Friday, 8 March 2013

Writing with your nose

    Smells.

    People don't consciously notice them unless they're disgusting or enticing, and writers notice them even less often, if most novels and stories are studied, but smell is one of the strongest memory-tied senses. Smells evoke memories and emotions more effectively than sound or touch, and that's why good fiction uses the reader's nose.

     Smell can set a scene as effectively as any other descriptive method, and do it in a non-intrusive way.

     The hotel room was tattered; stained bedsheets, torn lampshades and a carpet splotched with unidentified stains.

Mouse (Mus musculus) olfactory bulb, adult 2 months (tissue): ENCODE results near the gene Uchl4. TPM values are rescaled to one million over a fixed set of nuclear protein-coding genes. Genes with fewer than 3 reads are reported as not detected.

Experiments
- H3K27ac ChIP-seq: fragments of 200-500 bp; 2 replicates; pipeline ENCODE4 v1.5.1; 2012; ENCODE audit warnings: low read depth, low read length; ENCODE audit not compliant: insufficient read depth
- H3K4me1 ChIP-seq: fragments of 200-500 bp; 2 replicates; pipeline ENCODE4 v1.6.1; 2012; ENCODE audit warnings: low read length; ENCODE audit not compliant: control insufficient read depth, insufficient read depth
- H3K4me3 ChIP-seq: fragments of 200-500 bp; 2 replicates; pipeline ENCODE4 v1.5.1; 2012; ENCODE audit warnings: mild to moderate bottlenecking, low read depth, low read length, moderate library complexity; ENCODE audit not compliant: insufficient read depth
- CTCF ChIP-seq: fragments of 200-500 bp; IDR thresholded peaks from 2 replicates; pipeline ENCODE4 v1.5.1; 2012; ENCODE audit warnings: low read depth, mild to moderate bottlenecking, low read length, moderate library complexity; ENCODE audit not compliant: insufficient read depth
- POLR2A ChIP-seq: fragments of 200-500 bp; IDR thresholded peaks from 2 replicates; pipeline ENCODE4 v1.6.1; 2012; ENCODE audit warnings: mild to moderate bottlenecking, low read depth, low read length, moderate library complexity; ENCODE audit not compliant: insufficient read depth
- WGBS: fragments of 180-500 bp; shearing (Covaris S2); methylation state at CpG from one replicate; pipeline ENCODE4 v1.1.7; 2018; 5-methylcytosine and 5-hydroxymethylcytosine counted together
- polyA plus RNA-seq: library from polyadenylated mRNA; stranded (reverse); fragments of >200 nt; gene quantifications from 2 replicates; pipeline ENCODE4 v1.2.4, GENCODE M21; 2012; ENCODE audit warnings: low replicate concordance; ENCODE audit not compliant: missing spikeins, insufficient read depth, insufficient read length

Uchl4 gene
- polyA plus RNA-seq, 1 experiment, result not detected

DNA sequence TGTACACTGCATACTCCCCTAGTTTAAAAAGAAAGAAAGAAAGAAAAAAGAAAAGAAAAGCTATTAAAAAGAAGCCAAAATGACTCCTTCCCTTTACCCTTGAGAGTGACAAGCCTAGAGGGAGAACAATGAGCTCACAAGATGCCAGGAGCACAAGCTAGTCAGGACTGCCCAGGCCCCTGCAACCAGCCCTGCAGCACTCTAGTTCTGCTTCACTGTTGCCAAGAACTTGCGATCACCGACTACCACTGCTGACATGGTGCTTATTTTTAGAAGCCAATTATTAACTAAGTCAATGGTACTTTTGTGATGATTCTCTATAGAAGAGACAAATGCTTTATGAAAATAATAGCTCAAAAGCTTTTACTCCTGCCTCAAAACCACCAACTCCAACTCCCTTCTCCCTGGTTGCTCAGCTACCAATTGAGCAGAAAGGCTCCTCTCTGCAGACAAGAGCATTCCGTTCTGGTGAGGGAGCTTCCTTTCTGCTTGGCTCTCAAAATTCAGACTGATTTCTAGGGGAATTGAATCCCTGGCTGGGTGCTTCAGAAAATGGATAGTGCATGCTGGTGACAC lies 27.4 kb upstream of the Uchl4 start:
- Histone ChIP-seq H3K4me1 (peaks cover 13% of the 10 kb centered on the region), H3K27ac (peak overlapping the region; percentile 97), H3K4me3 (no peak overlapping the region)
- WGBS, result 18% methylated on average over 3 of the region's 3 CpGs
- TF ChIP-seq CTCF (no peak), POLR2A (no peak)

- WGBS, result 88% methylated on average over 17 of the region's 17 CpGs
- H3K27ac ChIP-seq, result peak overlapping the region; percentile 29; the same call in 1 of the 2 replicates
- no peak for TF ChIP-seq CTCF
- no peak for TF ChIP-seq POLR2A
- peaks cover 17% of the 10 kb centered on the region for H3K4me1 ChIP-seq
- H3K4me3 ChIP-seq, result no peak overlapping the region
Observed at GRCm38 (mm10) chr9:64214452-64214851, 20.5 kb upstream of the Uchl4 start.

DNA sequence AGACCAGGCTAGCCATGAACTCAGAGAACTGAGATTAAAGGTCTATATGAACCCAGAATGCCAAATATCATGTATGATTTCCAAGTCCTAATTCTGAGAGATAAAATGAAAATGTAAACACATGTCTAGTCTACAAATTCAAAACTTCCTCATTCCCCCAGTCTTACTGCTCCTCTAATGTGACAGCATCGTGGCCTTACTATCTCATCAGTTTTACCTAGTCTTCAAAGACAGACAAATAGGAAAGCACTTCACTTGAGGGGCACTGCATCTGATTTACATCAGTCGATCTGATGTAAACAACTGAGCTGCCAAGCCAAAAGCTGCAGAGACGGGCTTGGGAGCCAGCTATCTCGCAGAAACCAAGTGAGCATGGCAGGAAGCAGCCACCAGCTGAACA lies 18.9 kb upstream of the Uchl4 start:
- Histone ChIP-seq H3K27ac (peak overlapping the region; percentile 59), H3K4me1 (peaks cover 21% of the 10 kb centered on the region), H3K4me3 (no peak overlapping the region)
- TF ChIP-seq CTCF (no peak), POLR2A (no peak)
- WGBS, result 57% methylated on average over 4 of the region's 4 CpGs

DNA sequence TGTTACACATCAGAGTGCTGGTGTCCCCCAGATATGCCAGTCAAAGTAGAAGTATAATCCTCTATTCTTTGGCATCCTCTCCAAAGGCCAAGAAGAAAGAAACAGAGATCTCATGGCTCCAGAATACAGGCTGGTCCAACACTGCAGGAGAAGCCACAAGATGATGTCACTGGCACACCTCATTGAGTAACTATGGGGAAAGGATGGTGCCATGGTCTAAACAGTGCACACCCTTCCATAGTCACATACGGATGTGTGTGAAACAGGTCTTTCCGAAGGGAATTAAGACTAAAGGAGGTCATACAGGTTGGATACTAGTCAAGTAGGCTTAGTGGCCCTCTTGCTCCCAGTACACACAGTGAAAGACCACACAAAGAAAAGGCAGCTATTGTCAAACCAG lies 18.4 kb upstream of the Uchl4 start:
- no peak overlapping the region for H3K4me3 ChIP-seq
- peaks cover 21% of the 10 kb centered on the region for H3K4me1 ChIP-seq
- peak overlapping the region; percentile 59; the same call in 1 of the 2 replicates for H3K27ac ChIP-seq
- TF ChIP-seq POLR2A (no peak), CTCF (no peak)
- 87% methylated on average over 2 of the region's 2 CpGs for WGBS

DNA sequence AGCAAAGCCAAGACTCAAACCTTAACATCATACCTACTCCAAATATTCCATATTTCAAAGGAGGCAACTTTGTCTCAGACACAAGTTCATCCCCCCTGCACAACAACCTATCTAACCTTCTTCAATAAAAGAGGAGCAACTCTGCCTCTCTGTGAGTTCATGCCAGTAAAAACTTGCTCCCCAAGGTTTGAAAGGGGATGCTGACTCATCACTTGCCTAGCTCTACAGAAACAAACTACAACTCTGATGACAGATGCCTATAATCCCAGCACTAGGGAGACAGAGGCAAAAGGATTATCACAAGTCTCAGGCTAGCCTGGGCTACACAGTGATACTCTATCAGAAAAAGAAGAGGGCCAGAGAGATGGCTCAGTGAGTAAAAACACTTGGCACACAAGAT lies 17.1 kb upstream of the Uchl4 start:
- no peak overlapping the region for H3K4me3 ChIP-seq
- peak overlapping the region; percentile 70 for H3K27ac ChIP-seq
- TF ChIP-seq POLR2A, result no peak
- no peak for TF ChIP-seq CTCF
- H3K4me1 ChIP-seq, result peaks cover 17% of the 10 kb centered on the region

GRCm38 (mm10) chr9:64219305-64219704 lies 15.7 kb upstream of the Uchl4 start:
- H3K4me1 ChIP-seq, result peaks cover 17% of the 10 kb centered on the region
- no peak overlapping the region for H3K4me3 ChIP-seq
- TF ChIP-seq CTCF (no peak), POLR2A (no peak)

The hotel room was old, beaten-up, and full of warm, sour air.

     The second sentence is shorter, cleaner and involves three senses, while the first relies on visual cues alone. We've all smelled a bad hotel room. The second sentence recalls it to our mind and we build the stains and tatters and crooked pictures on the walls.

     Remember: Your best canvas lies in the reader's mind. Paint there. Use their senses to help you.